Is a lump cancerous?

Malignant swellings in structures and glands of the neck are increasingly common with age and often associated with heavy use of tobacco and/or alcohol. The cancer has usually started in the mouth or throat and tends to spread to the neck glands long before dissemination elsewhere in the body. It is therefore very important to diagnose and treat early before the disease has spread further than the neck to increase the chance of success of treatment. Cancerous lumps tend to be firm but not painful and grow gradually in size over weeks or months. There may be other symptoms related to cancer, such as weight loss or changes in speech, swallowing or breathing.

What can the specialist do to help me?

The purpose of seeing a specialist is to obtain the correct diagnosis and start the required treatment (if any) as soon as possible. Many hospitals have neck lumps clinics. In the UK these clinics are usually run by Ear Nose and Throat surgeons, but General and Maxillo-Facial Surgeons may also be involved. A careful evaluation includes questions about the lump itself but also changes in voice, swallowing, breathing, appetite, and weight. Further questions may be regarding fevers, night sweats, pain in the throat or ear, hearing loss, mouth ulcer, dental problems, blockage of the nose, serious illnesses or operations, family medical history and recent foreign travel.

The Examination:

The specialist will need to examine the neck itself and also the face, scalp, nose and mouth. The inside of the throat is more difficult to examine and in the past this was usually done by placing an angled mirror at the back of the mouth. Now it is more common to use a fine flexible endoscope (telescope) which is gently passed through a nostril to the back of the nose. A preliminary spray of local anaesthetic into the nose may cause a little irritation, but the procedure should not be uncomfortable.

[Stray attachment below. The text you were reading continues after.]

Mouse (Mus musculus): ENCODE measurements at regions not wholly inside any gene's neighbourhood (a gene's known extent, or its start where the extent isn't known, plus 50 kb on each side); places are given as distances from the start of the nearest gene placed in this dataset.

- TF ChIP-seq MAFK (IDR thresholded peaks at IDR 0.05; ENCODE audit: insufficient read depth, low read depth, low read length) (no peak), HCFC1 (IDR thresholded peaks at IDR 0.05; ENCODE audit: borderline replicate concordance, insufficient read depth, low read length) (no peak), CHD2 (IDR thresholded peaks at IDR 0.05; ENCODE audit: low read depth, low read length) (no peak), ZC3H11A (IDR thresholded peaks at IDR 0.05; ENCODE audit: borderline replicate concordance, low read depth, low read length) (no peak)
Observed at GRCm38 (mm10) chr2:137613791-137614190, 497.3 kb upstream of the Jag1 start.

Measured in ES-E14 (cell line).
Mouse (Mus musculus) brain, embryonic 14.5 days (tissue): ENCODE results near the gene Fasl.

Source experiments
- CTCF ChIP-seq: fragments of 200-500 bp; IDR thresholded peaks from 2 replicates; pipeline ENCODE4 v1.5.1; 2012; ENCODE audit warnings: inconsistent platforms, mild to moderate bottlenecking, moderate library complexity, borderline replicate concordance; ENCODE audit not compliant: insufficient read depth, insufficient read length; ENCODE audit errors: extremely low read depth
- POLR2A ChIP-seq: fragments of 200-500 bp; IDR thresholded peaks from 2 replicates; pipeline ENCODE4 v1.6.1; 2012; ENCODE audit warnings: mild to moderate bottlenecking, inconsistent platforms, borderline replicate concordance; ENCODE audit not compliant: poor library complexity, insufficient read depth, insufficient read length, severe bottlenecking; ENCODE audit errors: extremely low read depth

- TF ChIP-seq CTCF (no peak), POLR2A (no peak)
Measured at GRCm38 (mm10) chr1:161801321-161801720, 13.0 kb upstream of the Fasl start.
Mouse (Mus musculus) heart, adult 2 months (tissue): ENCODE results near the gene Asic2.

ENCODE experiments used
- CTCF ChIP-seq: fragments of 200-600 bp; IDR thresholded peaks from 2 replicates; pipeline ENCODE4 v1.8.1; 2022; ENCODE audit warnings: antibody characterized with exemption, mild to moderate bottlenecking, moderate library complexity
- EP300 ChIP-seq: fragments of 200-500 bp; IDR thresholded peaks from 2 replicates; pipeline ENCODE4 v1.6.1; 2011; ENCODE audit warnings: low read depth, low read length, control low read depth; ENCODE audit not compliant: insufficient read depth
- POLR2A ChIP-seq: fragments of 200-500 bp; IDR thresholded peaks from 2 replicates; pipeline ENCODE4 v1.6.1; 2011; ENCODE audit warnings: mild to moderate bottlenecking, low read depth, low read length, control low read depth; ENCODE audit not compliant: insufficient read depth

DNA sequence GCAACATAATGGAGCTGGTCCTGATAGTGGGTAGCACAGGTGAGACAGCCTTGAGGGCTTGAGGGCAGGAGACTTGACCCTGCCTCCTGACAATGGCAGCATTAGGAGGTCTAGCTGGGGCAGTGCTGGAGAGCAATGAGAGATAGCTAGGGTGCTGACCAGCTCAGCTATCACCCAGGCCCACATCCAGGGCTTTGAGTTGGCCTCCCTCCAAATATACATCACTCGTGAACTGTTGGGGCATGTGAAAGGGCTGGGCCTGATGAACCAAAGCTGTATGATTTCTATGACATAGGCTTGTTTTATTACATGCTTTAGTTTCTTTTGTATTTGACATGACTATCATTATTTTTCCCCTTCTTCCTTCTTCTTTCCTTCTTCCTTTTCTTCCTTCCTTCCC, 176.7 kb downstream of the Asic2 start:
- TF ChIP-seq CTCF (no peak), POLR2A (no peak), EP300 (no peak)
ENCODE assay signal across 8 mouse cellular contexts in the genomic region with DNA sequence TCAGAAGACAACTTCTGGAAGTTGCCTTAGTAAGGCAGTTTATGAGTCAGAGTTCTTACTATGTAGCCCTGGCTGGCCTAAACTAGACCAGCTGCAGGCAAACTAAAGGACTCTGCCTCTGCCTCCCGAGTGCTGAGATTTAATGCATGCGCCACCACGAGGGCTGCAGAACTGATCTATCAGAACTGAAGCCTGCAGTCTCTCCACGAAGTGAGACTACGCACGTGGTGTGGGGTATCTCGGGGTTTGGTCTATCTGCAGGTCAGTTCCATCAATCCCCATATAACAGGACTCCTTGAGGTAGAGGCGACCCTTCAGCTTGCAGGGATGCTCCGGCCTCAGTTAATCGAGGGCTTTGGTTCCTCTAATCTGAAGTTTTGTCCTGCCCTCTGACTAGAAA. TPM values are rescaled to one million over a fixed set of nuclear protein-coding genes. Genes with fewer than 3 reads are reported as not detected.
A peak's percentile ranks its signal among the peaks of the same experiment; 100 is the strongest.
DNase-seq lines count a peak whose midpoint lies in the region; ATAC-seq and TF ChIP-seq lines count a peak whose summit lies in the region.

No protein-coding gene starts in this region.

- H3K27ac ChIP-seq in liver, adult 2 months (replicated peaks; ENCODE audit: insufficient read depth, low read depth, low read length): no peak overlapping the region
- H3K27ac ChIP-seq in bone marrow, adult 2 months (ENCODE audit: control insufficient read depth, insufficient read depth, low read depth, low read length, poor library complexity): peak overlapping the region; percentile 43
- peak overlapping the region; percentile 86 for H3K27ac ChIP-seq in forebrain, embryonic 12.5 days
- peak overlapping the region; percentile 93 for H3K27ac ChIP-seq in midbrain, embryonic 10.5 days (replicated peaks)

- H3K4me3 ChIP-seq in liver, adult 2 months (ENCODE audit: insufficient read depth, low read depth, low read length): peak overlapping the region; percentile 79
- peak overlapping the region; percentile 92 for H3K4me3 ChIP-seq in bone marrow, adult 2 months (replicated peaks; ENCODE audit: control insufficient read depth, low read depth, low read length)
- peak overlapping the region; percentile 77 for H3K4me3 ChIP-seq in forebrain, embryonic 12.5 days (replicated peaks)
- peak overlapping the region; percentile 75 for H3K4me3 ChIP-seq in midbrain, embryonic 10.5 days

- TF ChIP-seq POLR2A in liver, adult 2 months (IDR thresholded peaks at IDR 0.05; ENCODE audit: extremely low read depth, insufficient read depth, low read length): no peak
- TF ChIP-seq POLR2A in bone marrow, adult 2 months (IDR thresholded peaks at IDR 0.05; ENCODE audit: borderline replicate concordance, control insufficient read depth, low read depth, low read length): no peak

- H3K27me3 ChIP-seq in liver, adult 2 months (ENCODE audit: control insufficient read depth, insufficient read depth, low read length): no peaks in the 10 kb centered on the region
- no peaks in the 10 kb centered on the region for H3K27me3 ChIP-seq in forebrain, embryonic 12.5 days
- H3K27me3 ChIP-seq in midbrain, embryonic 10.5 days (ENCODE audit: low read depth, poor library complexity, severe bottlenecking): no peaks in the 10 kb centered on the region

Investigating the Lump:

One common way to reach a diagnosis is to remove some tissue from the lump itself. This may be done by carefully passing a very fine needle through the skin into the lump, removing some cells, and arranging their examination through a microscope (Fine Needle Aspiration Cytology). Again this should produce only minor discomfort. This procedure may be carried out in the clinic or in the X-Ray department where a specialist doctor may use an ultrasound probe on the outside of the neck to guide the needle. It may take a few days for the tissue sample to be analysed and the doctor may also order some blood tests, X-Rays or special scans of the neck in the meantime if needed. Occasionally in spite of all these investigations it is impossible to achieve an accurate diagnosis. If this is the case, and certainly if there is significant clinical concern, it may have to be removed so that the whole lump can be analysed.  This procedure is likely to be combined with more detailed examination and biopsy procedures and sometimes may entail “Frozen section” specimens taken for histological analysis during the procedure to guide management.

Bringing a partner or friend to the clinic can help make the best of the experience in an often stressful and busy atmosphere. It is very important not to ignore a neck lump, which may lead to delaying urgently—needed treatment with potentially serious consequences.